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Virtually Speaking

The A.I. Buyer’s Checklist: Vision and Goals

Posted by Dave Dubuque on Aug 11, 2016 7:07:08 PM


In our last post, we discussed the three components of the “A.I. Buyer’s Checklist,” cultural and philosophical preparations a company needs in order to get the most out of enterprise-grade A.I. technologies. This post explores the first two items on our list.

The foundational component of a successful A.I. solution is to have a clear, long-term business and IT vision. At Next IT, we define vision as the ability to think comprehensively about how an IVA will fit into your business for the next 3-5 years.

If you have a discreet, isolated problem to solve, traditional software applications might do just fine. If you have a business need that touches multiple systems, operational functions or departments, you would benefit from a technology that can integrate systems of record and coordinate actions across an entire organization. You have to be able to envision, in great detail, how your business would operate when that problem is solved.

Vision, and the process of creating a complete vision, is especially important for A.I. A.I. asks you what work must be done by your workforce and where you can find opportunity for machine-based efficiencies.

Gartner’s Completeness of Vision rating criteria for their Magic Quadrant gives us a good standard of what vision entails in the enterprise. Individual criteria aside, having a complete vision is the key factor, as exemplified by the world’s top-performing organizations. At the end of the day, it’s not hard to have a little bit of vision – it’s hard to have a complete vision, which is why Gartner specifically judges on this quality: the more detail, the more the an organization can rally around it.

A well-developed vision takes into consideration individual problems, solutions, resources, methods, practices, people, and goals.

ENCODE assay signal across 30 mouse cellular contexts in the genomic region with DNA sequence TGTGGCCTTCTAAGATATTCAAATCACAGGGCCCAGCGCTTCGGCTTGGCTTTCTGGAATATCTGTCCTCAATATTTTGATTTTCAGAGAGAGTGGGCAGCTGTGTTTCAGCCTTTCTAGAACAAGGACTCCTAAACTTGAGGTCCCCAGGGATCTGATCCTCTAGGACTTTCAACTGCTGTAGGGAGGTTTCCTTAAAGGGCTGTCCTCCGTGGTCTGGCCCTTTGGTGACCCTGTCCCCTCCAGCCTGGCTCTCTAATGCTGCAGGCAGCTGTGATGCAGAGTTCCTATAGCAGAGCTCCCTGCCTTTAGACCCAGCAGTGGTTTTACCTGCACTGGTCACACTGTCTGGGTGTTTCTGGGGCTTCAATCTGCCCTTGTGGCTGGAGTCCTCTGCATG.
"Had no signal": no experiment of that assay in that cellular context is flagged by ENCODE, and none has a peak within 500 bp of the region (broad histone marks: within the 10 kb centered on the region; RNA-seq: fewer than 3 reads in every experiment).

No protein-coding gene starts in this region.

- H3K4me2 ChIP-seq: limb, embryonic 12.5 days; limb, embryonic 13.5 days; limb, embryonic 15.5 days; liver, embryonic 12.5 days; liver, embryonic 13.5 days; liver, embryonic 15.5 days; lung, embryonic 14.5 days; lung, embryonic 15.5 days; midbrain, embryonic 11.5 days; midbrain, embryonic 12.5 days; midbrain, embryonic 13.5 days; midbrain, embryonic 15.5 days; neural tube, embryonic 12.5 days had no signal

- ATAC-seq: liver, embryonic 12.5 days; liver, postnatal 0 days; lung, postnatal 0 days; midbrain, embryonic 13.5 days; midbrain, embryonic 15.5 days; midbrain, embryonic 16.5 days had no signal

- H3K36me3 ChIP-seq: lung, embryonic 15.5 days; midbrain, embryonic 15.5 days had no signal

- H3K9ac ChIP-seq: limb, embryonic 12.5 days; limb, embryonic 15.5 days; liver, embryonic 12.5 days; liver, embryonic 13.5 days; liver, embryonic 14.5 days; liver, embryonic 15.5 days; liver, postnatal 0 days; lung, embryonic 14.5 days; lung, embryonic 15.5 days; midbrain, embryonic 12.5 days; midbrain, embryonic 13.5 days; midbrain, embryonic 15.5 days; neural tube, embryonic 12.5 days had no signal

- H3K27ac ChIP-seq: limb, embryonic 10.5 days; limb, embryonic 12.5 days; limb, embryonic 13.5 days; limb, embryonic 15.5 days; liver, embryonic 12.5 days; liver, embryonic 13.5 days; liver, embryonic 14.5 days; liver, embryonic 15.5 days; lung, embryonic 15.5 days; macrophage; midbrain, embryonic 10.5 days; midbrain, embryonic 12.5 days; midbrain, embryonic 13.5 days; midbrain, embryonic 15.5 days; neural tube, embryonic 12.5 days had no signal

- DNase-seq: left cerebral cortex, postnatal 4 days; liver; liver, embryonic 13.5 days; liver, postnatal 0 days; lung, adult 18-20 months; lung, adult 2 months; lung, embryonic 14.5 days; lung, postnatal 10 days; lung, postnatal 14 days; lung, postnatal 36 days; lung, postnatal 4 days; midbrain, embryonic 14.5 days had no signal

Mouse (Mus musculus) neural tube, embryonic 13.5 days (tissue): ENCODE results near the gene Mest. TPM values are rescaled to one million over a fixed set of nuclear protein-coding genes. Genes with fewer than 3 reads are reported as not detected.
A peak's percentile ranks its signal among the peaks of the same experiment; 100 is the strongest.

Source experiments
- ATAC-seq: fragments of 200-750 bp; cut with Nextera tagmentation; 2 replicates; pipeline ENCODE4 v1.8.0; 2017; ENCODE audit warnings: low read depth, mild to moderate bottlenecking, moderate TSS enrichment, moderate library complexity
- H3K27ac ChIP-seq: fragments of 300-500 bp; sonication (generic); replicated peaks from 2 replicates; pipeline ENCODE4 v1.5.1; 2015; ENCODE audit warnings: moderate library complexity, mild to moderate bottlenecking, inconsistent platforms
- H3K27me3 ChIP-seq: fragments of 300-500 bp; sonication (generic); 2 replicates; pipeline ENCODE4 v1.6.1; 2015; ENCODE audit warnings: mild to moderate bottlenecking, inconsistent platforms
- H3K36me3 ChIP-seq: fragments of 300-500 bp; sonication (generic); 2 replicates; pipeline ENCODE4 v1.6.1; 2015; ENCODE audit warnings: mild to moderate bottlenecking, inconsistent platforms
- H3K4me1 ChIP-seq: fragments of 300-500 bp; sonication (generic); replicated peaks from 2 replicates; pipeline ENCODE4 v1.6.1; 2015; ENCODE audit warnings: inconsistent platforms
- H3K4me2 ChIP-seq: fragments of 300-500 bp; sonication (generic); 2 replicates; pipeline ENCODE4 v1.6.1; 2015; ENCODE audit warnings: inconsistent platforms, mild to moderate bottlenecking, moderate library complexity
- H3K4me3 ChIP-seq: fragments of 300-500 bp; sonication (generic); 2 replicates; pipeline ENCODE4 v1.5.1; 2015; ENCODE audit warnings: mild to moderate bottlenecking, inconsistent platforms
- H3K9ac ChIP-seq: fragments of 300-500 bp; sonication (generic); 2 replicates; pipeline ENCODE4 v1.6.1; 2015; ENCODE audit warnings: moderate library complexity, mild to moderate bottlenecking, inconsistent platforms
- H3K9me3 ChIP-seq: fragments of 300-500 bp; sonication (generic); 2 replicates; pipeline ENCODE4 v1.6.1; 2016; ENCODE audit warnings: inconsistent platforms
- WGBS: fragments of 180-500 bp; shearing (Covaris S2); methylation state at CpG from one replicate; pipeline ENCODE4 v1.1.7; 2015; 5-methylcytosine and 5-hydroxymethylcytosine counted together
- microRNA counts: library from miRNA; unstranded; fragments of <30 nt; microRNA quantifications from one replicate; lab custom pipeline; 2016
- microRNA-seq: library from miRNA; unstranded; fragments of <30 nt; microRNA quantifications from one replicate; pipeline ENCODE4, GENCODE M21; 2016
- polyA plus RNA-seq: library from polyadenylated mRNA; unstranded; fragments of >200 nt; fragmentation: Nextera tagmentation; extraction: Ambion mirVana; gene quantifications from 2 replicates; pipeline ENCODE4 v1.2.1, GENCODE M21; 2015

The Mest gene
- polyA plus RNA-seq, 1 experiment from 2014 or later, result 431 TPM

This brings us to “A.I. Buyer’s Checklist” item number two: clearly-defined business and IT goals. While vision is about the destination, goals quantify and define what you will have achieved when you get there. You can track progress towards these goals to ensure you are moving in the right direction. Goals are building blocks to the realization of your vision.

There are many frameworks for creating meaningful goals, SMART for example, which stands for specific, measurable, action-oriented, realistic, and time-specific. Regardless of the framework or method you choose to create your goals, you and your vendors should be working towards – and accountable for – those goals together.

Any intelligent interface should be smart enough to continuously adapt its “behavior” to your evolving business goals, but it can’t define them for you. Before you put A.I. to work, you have to define in specific terms what the “right” outcomes are, based on your vision.

Let’s look at Amtrak as an example. As they grew, their website quickly became the first point of contact for their customers.

Their vision was an exceptional customer service experience that empowered their customers to self serve without compromising the personalized experience.

Their goal was to reduce their customers’ need to call or email a representative, while improving the customer experience during booking and reservation changes. They also needed a scaleable solution that could handle peak-period traffic.

With a clearly defined vision and measurable goals set, we deployed an Intelligent Virtual Assistant that addressed Amtrak’s specific needs. The result was a personalized experience that customers expect with an efficiency greater than traditional customer service channels.

Successful deployment of a long-term solution requires companies to know where they want to go and what they want to get out of the journey.

The next step is building a successful team to walk it. Stay tuned!

Topics: Business